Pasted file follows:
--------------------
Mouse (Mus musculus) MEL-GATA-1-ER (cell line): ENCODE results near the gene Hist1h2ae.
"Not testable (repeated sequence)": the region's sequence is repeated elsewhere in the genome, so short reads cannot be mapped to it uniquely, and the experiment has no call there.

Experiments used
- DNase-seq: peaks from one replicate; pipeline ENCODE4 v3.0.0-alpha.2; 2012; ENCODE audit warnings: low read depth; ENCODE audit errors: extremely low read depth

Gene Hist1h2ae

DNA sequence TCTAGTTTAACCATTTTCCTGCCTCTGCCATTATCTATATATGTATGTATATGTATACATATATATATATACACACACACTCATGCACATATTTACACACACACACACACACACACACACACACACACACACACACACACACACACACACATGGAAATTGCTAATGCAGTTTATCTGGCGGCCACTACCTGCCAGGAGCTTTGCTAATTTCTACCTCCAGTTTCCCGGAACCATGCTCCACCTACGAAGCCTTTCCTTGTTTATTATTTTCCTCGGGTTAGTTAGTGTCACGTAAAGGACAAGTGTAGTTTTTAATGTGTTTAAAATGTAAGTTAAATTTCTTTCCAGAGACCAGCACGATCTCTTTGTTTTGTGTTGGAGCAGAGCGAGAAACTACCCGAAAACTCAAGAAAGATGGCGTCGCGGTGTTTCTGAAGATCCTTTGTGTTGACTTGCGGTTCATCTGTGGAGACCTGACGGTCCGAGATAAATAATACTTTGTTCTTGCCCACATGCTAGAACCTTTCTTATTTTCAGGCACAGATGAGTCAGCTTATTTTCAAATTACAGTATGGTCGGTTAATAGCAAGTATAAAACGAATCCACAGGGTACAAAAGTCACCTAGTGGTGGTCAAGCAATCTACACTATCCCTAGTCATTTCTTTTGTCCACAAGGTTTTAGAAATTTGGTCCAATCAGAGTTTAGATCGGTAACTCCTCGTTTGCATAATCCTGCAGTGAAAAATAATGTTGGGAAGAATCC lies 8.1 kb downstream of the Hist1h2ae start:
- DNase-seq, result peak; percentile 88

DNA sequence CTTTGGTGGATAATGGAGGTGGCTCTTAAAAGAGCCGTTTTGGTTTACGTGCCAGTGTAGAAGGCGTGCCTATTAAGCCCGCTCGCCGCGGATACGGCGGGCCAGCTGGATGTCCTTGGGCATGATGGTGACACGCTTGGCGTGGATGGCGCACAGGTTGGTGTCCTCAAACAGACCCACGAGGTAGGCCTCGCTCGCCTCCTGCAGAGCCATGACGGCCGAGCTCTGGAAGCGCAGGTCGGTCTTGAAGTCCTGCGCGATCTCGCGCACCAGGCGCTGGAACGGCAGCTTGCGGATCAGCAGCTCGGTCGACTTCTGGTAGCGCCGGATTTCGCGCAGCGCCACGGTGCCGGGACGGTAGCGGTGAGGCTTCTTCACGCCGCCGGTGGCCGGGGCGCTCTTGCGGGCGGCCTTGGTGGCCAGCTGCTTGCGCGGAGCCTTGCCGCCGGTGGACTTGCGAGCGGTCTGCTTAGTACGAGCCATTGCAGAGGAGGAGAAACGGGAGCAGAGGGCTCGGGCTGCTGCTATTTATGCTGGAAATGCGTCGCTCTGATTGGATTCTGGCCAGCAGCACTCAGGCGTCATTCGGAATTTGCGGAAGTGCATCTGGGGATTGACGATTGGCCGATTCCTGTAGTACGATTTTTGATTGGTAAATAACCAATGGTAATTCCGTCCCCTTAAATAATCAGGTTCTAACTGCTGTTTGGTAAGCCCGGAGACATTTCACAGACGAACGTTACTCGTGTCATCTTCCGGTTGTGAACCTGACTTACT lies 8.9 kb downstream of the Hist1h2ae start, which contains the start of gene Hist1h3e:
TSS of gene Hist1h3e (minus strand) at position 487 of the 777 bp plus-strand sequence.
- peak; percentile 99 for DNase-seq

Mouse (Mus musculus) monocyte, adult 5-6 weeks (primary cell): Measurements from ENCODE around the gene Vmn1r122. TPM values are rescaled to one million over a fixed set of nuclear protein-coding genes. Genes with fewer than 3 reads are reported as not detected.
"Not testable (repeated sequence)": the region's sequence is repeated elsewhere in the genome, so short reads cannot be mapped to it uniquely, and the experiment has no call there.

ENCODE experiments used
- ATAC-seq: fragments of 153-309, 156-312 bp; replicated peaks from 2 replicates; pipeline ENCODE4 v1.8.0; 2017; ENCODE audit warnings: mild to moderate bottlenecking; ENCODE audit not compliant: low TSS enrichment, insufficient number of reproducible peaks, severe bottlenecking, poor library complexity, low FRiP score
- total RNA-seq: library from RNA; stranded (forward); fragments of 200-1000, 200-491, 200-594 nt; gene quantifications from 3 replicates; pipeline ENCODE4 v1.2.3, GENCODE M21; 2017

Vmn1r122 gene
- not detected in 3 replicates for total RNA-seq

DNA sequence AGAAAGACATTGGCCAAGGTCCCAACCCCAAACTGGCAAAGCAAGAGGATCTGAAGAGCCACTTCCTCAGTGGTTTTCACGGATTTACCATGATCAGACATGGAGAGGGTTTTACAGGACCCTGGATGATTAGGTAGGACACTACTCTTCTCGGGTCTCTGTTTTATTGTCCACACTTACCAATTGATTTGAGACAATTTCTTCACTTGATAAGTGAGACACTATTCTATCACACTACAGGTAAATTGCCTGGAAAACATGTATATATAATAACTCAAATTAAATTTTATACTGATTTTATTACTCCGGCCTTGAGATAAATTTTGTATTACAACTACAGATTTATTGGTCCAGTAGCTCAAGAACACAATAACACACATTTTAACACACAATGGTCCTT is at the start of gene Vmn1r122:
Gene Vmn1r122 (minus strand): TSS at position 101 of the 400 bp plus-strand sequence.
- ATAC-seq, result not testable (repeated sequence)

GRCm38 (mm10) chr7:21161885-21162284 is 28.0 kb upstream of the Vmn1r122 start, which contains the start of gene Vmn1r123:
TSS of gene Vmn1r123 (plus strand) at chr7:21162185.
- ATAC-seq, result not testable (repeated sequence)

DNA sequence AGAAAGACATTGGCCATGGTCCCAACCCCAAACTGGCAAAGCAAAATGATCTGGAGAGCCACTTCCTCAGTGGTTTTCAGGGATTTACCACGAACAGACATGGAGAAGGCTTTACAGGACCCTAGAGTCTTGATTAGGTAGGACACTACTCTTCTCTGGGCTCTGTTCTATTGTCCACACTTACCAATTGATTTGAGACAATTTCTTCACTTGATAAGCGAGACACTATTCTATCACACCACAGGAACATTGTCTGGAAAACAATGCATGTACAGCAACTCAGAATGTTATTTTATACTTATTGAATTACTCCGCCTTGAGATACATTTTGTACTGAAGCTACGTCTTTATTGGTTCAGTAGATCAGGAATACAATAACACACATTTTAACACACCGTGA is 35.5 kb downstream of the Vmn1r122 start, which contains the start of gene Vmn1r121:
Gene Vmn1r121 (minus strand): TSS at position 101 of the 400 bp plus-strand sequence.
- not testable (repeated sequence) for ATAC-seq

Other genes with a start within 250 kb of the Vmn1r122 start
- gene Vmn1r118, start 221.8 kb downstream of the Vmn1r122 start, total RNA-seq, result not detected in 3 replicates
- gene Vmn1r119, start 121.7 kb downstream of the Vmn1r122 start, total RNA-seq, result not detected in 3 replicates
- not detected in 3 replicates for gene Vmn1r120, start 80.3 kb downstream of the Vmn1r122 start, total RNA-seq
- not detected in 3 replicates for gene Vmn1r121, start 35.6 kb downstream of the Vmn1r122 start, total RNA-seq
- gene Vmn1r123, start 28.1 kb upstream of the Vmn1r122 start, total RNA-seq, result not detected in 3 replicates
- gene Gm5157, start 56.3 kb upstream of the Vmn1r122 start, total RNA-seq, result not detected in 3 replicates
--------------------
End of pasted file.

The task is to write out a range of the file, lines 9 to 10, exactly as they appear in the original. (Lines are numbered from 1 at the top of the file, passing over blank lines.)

TSS of gene Hist1h3e (minus strand) at position 487 of the 777 bp plus-strand sequence.
- peak; percentile 99 for DNase-seq